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Proposal by the Board of Trade of England concerning the revocation of proprietary charters
England. Board of Trade
March 26, 1701
Volume 01, Pages 535-537

[B. P. R. O. B. T. Proprieties. No. 27. P. 12.]

To the Kings most Excllt Majestie.

May it please &c

Having formerly on severall occasions humbly represented to your Majesty the state of the Government under Proprietors and Charters in America; and perceiving the irregularities of these Governments dayly to increase, to the prejudice of Trade, and of your Majesties other Plantations

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in America, as well as of your Majesties Revenue arising from the Customes here, we find ourselves obliged at present humbly to represent to your Majesty;

That those Colonies in general have no ways answered the chief design for which such large Tracts of Land and such Priviledges and Immunities were granted by the Crown.

That they have not conformed themselves to the severall acts of Parliament for regulating Trade and Navigation, to which they ought to pay the same obedience, and submit to the same Restrictions as the other Plantations, which are subject to your Majesties immediate Government, on the contrary in most of these Proprieties and Charter Governments, the Governours have not applyed themselves to your Majesty for your approbation, nor have taken the Oaths required by the acts of Trade, both which Qualifications are made necessary by the late Act for preventing frauds and regulating abuses in the Plantation Trade.

That they have assumed to themselves a power to make Laws contrary and repugnant to the Laws of England, and directly prejudicial to Trade, some of them having refused to send hither such Laws as they had enacted, and others having sent them but very imperfectly.

That diverse of them have denyed appeals to your Majesty in Councill, by which not only the Inhabitants of those Colonies but others your Majesties subjects are deprived of that benefit, enjoyed in the Plantations, under your Majesties immediate Government, and the Parties agrieved are left without remedy from the arbitrary and Illegal proceedings of their Courts.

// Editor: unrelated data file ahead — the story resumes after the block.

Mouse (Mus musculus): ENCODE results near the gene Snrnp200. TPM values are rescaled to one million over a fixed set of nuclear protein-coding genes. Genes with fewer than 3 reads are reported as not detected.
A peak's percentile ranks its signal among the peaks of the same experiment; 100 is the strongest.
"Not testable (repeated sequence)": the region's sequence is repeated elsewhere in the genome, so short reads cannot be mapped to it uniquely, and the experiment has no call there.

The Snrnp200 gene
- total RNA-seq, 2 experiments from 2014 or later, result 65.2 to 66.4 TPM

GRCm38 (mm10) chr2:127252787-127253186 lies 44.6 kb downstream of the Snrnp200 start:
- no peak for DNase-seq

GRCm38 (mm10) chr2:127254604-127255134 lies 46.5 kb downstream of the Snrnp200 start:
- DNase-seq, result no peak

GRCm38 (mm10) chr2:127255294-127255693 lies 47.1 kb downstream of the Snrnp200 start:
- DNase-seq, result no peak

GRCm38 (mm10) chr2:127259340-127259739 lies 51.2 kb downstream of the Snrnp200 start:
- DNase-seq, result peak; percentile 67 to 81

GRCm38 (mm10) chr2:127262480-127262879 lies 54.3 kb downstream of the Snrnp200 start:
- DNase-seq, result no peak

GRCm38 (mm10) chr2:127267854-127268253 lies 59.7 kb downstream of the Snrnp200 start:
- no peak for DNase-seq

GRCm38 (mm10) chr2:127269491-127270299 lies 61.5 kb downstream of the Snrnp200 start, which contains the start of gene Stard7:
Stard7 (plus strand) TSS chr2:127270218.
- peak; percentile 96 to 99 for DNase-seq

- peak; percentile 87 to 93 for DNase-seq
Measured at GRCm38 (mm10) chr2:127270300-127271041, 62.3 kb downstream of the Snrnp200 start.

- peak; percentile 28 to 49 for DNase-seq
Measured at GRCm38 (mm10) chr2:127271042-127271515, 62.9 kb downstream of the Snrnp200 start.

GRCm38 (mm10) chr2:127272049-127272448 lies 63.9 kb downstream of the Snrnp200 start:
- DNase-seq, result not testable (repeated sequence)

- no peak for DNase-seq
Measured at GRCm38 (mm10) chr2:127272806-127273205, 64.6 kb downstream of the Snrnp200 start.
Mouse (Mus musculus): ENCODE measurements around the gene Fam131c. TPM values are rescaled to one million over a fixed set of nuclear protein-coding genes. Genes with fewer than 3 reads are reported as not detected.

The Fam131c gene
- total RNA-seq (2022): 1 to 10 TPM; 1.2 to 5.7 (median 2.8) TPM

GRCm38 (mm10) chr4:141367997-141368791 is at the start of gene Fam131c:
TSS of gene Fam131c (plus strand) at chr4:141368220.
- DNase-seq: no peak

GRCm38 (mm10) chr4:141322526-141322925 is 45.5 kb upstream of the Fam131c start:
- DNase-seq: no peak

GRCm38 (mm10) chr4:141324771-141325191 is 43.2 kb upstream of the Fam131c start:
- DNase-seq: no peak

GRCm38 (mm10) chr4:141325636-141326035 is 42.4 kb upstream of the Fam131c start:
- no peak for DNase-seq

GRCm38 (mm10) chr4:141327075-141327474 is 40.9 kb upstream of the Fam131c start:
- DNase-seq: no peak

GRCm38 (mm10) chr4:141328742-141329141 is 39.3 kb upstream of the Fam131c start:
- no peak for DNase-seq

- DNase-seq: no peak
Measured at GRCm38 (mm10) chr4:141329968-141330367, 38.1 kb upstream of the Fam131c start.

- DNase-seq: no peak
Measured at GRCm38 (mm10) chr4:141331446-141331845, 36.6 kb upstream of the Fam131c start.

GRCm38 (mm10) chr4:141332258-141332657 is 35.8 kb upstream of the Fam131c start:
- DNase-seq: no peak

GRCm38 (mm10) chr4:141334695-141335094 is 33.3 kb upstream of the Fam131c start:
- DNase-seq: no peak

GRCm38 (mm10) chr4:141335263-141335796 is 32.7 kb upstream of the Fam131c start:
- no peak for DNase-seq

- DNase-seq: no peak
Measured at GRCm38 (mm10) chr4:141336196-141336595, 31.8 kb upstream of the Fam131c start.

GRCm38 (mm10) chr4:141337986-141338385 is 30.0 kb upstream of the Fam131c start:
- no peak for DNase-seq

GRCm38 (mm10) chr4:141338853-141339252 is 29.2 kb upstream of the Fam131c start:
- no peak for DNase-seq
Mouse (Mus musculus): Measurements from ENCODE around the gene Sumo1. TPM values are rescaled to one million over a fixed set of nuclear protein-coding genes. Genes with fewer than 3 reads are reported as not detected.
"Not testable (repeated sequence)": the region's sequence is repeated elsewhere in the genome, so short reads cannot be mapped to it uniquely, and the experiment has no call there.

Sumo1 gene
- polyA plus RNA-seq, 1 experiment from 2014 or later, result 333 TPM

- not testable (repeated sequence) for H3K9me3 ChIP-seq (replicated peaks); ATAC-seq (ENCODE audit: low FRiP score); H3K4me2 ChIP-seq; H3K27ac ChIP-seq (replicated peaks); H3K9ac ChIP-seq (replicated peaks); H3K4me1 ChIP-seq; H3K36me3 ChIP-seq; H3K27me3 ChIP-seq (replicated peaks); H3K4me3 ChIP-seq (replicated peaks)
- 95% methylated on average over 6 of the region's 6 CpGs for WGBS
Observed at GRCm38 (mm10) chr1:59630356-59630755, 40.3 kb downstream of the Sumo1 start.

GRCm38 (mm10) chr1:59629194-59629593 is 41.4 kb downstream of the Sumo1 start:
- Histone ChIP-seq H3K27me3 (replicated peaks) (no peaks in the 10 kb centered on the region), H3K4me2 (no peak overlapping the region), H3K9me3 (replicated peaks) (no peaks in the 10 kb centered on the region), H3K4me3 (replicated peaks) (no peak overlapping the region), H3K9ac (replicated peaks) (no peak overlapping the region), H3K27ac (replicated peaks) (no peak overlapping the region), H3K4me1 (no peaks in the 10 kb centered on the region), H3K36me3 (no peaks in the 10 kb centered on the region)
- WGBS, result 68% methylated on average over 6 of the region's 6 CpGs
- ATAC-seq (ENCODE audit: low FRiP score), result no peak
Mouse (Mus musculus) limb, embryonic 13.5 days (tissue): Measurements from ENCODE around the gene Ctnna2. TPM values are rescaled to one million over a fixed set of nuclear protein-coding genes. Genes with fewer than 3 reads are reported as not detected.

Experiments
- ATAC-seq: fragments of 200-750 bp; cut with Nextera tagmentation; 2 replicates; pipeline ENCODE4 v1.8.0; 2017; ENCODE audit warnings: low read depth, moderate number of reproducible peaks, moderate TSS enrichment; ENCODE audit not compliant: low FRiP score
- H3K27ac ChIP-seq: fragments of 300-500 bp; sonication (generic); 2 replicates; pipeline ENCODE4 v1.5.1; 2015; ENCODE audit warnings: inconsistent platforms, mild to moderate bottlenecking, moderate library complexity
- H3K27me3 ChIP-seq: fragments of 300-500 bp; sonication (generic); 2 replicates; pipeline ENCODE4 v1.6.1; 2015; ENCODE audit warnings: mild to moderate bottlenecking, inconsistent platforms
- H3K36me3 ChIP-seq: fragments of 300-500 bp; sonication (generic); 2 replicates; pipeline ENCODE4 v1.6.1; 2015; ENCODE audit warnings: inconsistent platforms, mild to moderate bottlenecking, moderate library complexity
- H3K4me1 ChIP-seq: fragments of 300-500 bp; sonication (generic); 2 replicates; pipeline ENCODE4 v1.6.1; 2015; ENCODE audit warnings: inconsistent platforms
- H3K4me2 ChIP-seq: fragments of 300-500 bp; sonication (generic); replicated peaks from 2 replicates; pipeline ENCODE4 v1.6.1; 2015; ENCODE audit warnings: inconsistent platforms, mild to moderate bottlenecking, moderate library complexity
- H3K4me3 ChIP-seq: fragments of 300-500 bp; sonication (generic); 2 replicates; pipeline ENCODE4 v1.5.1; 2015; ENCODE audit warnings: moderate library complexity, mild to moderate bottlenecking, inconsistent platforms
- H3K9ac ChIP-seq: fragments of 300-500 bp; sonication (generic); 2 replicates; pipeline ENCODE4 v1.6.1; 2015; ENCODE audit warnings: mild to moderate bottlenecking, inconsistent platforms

That these Colonies continue to be the refuge and retreat of Pirates & Illegal Traders, and the receptacle of Goods imported thither from forreign parts contrary to Law: In return of which Commodities those of the growth of these Colonies are likewise contrary to Law exported to Forreign parts; All which is likewise much incouraged by their not admitting appeals as aforesaide.

That by raising and lowering their coin from time to time, to their particular advantage, and to the prejudice of other Colonies, By exempting their Inhabitants from Duties and Customes to which the other Colonies are subject, and by Harbouring of Servants and fugitives, these Governments tend greatly to the undermining the Trade and Welfare of the other Plantations, and seduce and draw away the People thereof; By which Diminution of Hands the rest of the Colonies more beneficial to England do very much suffr

That these Independent Colonies do turn the Course of Trade to the Promoting and proprogating woolen and other Manufactures proper to

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England, instead of applying their thoughts and Endeavours to the production of such commodities as are fit to be encouraged in these parts according to the true design and intention of such settlements.

That they do not in general take any due care for their own defence and security against an Enemy, either in Building Forts or providing their Inhabitants with sufficient Armes and Amunition, in case they should be attacked, which is every day more and more to be apprehended, considering how the French powr encreases in those parts.

That this cheifly arises from the ill use they make of the powers entrusted to them by their Charters, and the Independency which they pretend to, and that each Government is obliged only to defend its self without any consideration had of their Neighbours, or of the general preservation of the whole.

That many of them have not a regular militia and some (particularly the Colonies of East and West New Jersey) are no otherwise at present than in a state of Anarchy and confusion.

And because the care of these and other great mischiefs in your Majesties Plantations and Colonies aforesaid, and the introducing such an administration of Government and fit regulation of Trade as may put them into a better State of Security and make them duly subservient and usefull to England, does every day become more and more necessary, and that your Majesties frequent Commands to them have not met with due complyance: We humbly conceive it may be expedient that the Charters of the severall Proprietors and others intitling them to absolute Government be reassumed to the Crown and these Colonies put into the same State and dependency as those of your Majesties other Plantations, without prejudice to any man's particular property and freehold. Which being no otherwise so well to be effected as by the Legislative power of this Kingdome.

Wee humbly submit the same to your Majesties Royall consideration


Whitehall.
March 26th 1701.
STAMFORD
LEXINGTON
PH: MEADOWS.
Wm BLATHWAYT
JOHN POLLEXFEN
ABR: HILL
MATH: PRIOR.